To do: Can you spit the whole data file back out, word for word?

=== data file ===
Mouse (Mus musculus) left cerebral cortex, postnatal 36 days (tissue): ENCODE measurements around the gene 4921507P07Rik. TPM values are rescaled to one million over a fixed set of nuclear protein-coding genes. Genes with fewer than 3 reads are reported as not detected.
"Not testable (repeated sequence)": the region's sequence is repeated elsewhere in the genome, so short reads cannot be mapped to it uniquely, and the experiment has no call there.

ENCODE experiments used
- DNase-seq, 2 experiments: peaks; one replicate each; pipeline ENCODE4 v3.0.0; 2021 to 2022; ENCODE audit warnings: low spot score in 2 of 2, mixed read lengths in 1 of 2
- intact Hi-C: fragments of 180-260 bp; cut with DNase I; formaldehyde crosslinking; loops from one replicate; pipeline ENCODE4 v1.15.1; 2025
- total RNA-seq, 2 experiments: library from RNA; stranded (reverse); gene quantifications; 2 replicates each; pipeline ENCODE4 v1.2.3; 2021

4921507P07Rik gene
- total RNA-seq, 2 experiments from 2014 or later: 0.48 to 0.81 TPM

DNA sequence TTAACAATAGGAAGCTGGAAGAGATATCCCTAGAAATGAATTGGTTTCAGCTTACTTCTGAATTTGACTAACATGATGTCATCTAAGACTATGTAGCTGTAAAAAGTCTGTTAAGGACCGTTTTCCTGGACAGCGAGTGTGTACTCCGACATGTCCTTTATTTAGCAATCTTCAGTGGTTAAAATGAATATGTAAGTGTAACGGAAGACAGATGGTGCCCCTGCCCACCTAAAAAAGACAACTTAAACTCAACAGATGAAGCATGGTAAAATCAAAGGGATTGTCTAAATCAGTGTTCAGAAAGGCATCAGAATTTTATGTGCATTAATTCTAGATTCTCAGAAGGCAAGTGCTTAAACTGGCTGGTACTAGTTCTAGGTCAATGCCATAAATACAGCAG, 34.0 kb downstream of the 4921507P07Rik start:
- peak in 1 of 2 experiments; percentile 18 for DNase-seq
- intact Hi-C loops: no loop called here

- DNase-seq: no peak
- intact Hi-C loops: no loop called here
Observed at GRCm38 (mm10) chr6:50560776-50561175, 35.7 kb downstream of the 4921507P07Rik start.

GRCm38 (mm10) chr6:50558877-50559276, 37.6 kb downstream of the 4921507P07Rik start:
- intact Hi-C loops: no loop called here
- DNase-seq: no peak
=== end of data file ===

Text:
Mouse (Mus musculus) left cerebral cortex, postnatal 36 days (tissue): ENCODE measurements around the gene 4921507P07Rik. TPM values are rescaled to one million over a fixed set of nuclear protein-coding genes. Genes with fewer than 3 reads are reported as not detected.
"Not testable (repeated sequence)": the region's sequence is repeated elsewhere in the genome, so short reads cannot be mapped to it uniquely, and the experiment has no call there.

ENCODE experiments used
- DNase-seq, 2 experiments: peaks; one replicate each; pipeline ENCODE4 v3.0.0; 2021 to 2022; ENCODE audit warnings: low spot score in 2 of 2, mixed read lengths in 1 of 2
- intact Hi-C: fragments of 180-260 bp; cut with DNase I; formaldehyde crosslinking; loops from one replicate; pipeline ENCODE4 v1.15.1; 2025
- total RNA-seq, 2 experiments: library from RNA; stranded (reverse); gene quantifications; 2 replicates each; pipeline ENCODE4 v1.2.3; 2021

4921507P07Rik gene
- total RNA-seq, 2 experiments from 2014 or later: 0.48 to 0.81 TPM

DNA sequence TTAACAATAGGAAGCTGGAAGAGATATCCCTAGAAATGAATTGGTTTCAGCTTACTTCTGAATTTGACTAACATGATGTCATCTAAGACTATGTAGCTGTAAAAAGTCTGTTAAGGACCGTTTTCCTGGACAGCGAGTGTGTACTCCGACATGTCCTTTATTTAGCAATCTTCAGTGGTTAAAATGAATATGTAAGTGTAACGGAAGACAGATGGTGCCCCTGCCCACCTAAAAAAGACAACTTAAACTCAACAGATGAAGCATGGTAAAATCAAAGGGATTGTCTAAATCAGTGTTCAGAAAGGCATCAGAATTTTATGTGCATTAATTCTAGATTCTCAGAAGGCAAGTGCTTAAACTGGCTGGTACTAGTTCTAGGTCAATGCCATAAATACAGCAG, 34.0 kb downstream of the 4921507P07Rik start:
- peak in 1 of 2 experiments; percentile 18 for DNase-seq
- intact Hi-C loops: no loop called here

- DNase-seq: no peak
- intact Hi-C loops: no loop called here
Observed at GRCm38 (mm10) chr6:50560776-50561175, 35.7 kb downstream of the 4921507P07Rik start.

GRCm38 (mm10) chr6:50558877-50559276, 37.6 kb downstream of the 4921507P07Rik start:
- intact Hi-C loops: no loop called here
- DNase-seq: no peak